• Employers’ improved ability to track competencies and achievements

With growing focus on person-centered practices in dementia care, staff may gain knowledge training, but if it is not applied and practiced, the risk of “losing” the skills increases.  Competency-based training includes assessments on whether a person has the knowledge, skills, attitudes, and abilities required to work with individuals with dementia;  understand how to support their dignity and individuality, and can apply his or her training to the unique needs of persons living with dementia.

We face challenges in equipping our workforce to deal with the unique needs of those living with dementia.  As this number increases drastically,  practical, feasible and effective tools for caregivers is urgently needed.  They must be provided with more real-life training before they are asked to help people living with dementia and their families.

Competency-based dementia training should be integrated into every elder care providers’ ongoing training program.

Pam Brandon is President/Founder of AGE-u-cate Training Institute and a passionate advocate for older adults and those that serve them.  Pam is the creator of the internationally recognized Dementia Live® simulation program.

http://www.AGEucate.com

Caregiver Burnout: What to Look for and How to Help

burnout - ngste CLosing sleep, poor eating habits, irritability or short tempered – these symptoms may start small and snowball quickly into what is referred to as caregiver burnout.   Professionals and families need to know what to look for and how to help caregivers.  It’s a serious matter and growing, as more families are caring for their loved ones at home with little or no help.

Caregiver burnout is a state of physical, emotional, and mental exhaustion that may be accompanied by a change in attitude – from positive and caring to negative and unconcerned.  Burnout can occur when caregivers don’t get the help they need, or if they try to do more than they are able to do – either physically, emotionally or financially.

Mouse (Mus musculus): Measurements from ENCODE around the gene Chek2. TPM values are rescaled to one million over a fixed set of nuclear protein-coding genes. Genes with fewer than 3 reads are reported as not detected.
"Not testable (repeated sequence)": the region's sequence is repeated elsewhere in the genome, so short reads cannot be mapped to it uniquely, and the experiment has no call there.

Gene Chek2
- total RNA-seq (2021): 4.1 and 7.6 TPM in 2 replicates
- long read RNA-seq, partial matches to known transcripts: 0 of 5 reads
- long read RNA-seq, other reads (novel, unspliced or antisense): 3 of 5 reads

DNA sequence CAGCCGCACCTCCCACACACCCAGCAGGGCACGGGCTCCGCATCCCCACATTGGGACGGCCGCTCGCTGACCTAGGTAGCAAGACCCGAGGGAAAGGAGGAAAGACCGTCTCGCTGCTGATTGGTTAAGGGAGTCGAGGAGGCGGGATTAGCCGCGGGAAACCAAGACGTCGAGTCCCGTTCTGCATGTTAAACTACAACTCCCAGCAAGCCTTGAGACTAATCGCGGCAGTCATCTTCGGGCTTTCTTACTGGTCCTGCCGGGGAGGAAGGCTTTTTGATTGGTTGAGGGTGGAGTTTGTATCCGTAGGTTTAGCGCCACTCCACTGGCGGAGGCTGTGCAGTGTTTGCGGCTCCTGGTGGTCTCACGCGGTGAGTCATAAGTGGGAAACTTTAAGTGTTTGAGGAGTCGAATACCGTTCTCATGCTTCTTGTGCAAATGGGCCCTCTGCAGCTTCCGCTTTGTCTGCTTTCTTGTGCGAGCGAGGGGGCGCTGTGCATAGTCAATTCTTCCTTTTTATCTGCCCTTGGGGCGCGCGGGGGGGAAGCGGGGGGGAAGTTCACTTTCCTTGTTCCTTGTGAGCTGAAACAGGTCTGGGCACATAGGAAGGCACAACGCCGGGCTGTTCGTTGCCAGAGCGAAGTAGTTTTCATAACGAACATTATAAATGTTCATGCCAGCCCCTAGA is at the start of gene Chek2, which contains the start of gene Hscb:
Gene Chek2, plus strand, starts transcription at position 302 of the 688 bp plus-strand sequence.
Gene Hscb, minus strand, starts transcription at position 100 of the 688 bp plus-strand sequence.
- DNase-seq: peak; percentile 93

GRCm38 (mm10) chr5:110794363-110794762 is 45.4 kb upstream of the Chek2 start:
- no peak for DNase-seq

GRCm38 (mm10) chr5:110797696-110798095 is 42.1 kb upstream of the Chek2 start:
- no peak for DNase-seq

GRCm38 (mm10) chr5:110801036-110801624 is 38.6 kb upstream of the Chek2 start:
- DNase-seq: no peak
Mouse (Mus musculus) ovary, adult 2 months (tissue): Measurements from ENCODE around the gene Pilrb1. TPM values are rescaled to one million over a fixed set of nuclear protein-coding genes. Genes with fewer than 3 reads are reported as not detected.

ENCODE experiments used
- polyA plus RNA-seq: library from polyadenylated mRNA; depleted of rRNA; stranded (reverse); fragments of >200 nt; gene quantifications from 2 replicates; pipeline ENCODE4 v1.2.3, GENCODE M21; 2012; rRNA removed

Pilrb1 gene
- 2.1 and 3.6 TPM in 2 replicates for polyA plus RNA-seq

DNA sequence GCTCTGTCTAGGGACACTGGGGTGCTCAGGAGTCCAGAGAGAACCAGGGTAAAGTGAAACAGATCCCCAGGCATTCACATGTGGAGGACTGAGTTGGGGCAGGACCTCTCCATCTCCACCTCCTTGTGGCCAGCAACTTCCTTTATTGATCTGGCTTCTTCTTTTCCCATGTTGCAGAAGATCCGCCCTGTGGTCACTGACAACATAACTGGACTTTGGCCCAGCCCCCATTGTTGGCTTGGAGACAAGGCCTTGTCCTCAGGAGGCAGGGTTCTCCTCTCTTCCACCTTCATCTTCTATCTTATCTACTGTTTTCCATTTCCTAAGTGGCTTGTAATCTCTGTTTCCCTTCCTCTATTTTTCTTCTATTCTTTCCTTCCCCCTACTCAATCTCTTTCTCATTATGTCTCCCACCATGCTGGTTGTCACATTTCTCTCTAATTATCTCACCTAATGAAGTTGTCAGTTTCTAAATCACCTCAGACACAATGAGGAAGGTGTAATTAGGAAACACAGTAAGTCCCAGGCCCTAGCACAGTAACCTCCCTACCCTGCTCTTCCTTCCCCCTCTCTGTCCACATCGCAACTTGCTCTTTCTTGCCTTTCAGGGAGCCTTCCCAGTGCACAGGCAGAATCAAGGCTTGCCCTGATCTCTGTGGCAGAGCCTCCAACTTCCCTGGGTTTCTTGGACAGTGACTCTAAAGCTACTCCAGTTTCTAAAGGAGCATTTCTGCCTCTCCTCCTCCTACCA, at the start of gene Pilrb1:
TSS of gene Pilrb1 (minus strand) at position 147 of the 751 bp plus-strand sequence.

Guilt is a huge problem with caregivers, especially those who are caring for someone with dementia or other chronic illness.  As I reflect on my many years caring for my parents, I think guilt was the over riding struggle.  Like most caregivers, I felt guilty when I was not spending time with my parents, and when I was caring for them I felt guilty that I wasn’t with my children and husband.  It was a constant balancing act – and more than often I felt that I was on the low end of the teeter totter.

Symptoms of caregiver burnout are similar to symptoms of stress and depression:  They may include:

  • Withdrawal from friends, family and social activities
  • Irritability
  • Altered eating patterns
  • Increased sugar consumption or use of alcohol or drugs
  • Frequent headaches or sudden onset of back pain
  • Impatience
  • Loss of compassion
  • Overreacting to criticism or commonplace accidents
  • Resenting the care recipient and/or situation
  • Wishing to “have the whole thing over with”
  • Feeling trapped
  • High levels of fear and anxiety

Playing the “if only games; saying over and over “if only this would happen; or “if only this hadn’t happened”

It is critically important that senior care professionals understand what to look for when they are talking with families.  Symptoms may start slowly but can quickly snowball into a serious situation. Protecting our older adults from neglect and abuse means a watchful eye and being able to guide families with support and help the need.

A few sources for help and assistance are:

      • Social workers
      • Faith based counselors
      • Family Caregiver Support Groups
      • Area Agencies on Aging (hotline 800-963-5337) (www.n4A.org)
      • Alzheimer’s Association 24/7 helpline (800-272-3900) (www.alz.org)
      • National Elder Abuse hotline (800-677-1116)

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www.ncea.acl.gov

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Pam Brandon is President/Founder of AGE-u-cate® Training Institute and creator Dementia Live™️ experience, helping caregivers worldwide to better understand dementia and aging, transforming professional and family caregiver’s ability to better care for our older adults.  

www.AGEucate.com